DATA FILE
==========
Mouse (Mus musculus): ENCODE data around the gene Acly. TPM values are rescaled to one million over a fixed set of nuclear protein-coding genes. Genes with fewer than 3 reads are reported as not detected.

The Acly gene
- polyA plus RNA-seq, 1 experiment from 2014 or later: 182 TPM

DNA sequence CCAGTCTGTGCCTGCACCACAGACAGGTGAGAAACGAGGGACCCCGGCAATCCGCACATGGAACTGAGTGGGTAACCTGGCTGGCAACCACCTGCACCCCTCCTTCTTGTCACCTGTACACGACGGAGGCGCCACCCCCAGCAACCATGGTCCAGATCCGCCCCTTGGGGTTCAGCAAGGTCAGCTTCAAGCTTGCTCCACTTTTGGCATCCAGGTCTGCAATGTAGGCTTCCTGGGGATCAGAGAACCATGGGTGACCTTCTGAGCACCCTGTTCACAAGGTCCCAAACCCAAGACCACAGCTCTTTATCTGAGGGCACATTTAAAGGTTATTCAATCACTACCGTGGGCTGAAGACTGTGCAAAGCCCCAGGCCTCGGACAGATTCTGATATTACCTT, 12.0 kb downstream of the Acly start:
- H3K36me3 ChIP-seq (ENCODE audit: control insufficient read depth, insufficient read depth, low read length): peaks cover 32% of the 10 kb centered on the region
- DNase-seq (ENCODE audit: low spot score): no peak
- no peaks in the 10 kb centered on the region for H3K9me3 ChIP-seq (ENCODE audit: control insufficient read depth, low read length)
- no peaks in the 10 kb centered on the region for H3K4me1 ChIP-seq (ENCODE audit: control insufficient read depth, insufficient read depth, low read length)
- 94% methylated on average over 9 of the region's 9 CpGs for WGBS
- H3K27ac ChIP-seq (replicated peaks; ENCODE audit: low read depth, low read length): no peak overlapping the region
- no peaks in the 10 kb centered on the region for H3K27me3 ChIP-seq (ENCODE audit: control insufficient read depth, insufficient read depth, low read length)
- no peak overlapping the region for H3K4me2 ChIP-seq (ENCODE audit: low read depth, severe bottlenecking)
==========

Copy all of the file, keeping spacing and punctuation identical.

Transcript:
Mouse (Mus musculus): ENCODE data around the gene Acly. TPM values are rescaled to one million over a fixed set of nuclear protein-coding genes. Genes with fewer than 3 reads are reported as not detected.

The Acly gene
- polyA plus RNA-seq, 1 experiment from 2014 or later: 182 TPM

DNA sequence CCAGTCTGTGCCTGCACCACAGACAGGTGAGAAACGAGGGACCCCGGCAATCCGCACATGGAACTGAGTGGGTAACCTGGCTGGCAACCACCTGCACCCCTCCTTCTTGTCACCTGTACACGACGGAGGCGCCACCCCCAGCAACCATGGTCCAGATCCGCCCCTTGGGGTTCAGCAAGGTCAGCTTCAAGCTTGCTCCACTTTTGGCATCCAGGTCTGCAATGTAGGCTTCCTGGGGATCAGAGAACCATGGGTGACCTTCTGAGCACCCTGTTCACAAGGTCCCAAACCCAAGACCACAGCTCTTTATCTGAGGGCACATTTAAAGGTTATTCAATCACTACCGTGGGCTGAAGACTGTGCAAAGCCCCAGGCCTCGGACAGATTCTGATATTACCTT, 12.0 kb downstream of the Acly start:
- H3K36me3 ChIP-seq (ENCODE audit: control insufficient read depth, insufficient read depth, low read length): peaks cover 32% of the 10 kb centered on the region
- DNase-seq (ENCODE audit: low spot score): no peak
- no peaks in the 10 kb centered on the region for H3K9me3 ChIP-seq (ENCODE audit: control insufficient read depth, low read length)
- no peaks in the 10 kb centered on the region for H3K4me1 ChIP-seq (ENCODE audit: control insufficient read depth, insufficient read depth, low read length)
- 94% methylated on average over 9 of the region's 9 CpGs for WGBS
- H3K27ac ChIP-seq (replicated peaks; ENCODE audit: low read depth, low read length): no peak overlapping the region
- no peaks in the 10 kb centered on the region for H3K27me3 ChIP-seq (ENCODE audit: control insufficient read depth, insufficient read depth, low read length)
- no peak overlapping the region for H3K4me2 ChIP-seq (ENCODE audit: low read depth, severe bottlenecking)